Or, The AFI List Project #26 – Mr. Smith Goes to Washington
I promised, ages ago, that I would deliver a political post at some point. Well, this isn’t quite what I had in mind when I made that promise, but sometimes fate has other ideas, and it happened that Mr. Smith Goes to Washington was next on my list. The timing, it seemed, was right.
If you haven’t seen it, Mr. Smith Goes to Washington is an early collaboration between director Frank Capra and star Jimmy Stewart – the pair would later go on to make the even more famous It’s A Wonderful Life – and in its most cringeworthy moments is just as saccharine as you might fear. The montage of Jeff Smith’s first day in Washington, as he visits all the major sights associated with the capital, is particularly revolting; it includes a scene at the Lincoln Memorial where he listens to a young boy read the words of the Gettysburg Address to his grandfather, while a black man watching the scene sheds a tear. (Seriously, you could never make this stuff today.)
The premise of the film is that a Senator from an unnamed, apparently Midwestern state dies, and the state’s spineless governor must name a replacement. Caught between the political machine that he relies on to remain in office and the cries of outrage from his constituents, he chooses a third path and appoints unassuming Boy Scout leader Jefferson Smith (Stewart), who will join Senator Joseph Paine (Claude Rains, apparently the Donald Sutherland of the 30s and 40s) as the state’s delegation; Paine was incidentally a friend of Smith’s father and his boyhood hero. Jeff Smith is a fervent believer in the greatness of America – it isn’t shown, but on the trip to Washington he is said to have talked for two consecutive days reciting American history, and he can quote Washington, Jefferson and Lincoln from memory – and his greatest ambition is to get the Senate to found a boy’s camp in his state. Unfortunately, he soon runs afoul of his Paine, who, as it turns out, is party to a graft scheme involving the same land where Smith wants his camp to be built. Smith, decrying the graft on the Senate floor, becomes the target of a campaign to smear his name and impeach him from the Senate.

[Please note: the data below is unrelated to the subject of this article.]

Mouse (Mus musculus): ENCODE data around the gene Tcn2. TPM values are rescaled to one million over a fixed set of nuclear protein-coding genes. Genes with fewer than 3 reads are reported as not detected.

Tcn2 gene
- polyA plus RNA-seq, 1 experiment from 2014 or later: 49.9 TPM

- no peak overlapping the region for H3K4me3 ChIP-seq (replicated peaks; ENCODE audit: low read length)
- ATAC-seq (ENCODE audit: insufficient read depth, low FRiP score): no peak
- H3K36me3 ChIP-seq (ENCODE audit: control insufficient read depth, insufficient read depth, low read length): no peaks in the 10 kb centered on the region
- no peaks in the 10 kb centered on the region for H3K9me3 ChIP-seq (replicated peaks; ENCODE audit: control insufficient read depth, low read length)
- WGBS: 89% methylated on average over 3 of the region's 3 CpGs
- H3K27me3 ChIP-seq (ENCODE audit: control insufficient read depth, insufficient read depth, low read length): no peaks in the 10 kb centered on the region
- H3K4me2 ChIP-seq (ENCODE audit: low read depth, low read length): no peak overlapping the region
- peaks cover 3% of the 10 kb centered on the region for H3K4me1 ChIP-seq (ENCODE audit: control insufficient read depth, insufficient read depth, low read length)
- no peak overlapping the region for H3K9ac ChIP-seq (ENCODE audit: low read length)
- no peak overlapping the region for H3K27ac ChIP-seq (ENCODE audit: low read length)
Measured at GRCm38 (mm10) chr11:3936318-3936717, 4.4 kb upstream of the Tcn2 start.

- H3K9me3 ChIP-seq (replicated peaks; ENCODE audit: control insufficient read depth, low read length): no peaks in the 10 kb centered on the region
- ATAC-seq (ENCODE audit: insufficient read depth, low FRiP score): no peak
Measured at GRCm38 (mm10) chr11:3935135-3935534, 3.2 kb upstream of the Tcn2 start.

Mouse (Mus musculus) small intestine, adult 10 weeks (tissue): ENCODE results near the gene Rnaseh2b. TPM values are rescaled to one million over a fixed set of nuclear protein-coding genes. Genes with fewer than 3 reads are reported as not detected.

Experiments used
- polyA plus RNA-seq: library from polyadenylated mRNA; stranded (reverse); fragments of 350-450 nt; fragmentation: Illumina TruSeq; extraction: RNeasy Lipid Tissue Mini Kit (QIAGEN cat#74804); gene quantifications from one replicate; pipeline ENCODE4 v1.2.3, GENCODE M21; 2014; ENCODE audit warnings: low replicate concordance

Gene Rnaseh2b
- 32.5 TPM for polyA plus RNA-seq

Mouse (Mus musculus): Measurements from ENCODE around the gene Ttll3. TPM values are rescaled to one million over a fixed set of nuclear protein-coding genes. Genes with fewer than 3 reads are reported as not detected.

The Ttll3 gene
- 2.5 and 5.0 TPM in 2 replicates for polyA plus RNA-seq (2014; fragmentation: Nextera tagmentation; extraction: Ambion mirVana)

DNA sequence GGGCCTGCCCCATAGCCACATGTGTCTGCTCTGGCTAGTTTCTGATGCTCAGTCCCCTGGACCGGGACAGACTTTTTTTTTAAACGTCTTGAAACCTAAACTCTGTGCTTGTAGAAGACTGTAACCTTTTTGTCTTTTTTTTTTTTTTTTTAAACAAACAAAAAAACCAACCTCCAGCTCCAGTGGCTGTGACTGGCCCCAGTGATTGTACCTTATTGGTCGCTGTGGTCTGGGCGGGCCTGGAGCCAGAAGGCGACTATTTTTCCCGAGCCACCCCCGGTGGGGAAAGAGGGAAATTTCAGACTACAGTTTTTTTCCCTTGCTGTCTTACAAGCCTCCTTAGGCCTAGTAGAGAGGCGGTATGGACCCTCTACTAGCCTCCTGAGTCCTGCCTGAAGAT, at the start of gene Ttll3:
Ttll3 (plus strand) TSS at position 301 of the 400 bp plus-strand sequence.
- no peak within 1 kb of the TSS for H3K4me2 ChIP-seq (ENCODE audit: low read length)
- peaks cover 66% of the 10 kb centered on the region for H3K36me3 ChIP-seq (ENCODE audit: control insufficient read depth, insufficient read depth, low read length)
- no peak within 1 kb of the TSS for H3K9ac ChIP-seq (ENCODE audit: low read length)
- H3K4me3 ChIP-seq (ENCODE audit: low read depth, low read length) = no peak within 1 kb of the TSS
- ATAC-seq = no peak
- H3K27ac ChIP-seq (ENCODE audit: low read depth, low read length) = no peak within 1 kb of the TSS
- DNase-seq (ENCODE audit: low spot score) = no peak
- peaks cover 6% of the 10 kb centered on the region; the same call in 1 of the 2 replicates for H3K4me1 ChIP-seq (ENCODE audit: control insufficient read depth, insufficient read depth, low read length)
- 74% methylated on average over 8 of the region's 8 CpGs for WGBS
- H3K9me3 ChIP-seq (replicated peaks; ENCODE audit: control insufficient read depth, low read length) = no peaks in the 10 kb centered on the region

What struck me most, in political terms, about Mr. Smith was how astonishingly modern Capra’s political sensibilities were – or, perhaps more accurately, how little the tropes and complaints we make about politics have changed since 1939. Politicians are either corrupt or impotent; profit is the name of the game; honesty is attacked while dishonesty and disinterest are rewarded. The political process is portrayed as torturous and difficult. The dam project at the center of the graft scheme is, for all intents and purposes, a glorified earmark to a deficiency bill. Re-election is the greatest concern of politicians, and the best way to motivate them to action. And, of course, Smith is the consummate Washington outsider of legend, the kind that’s supposed to be immune to the corruptions and temptations of the capital.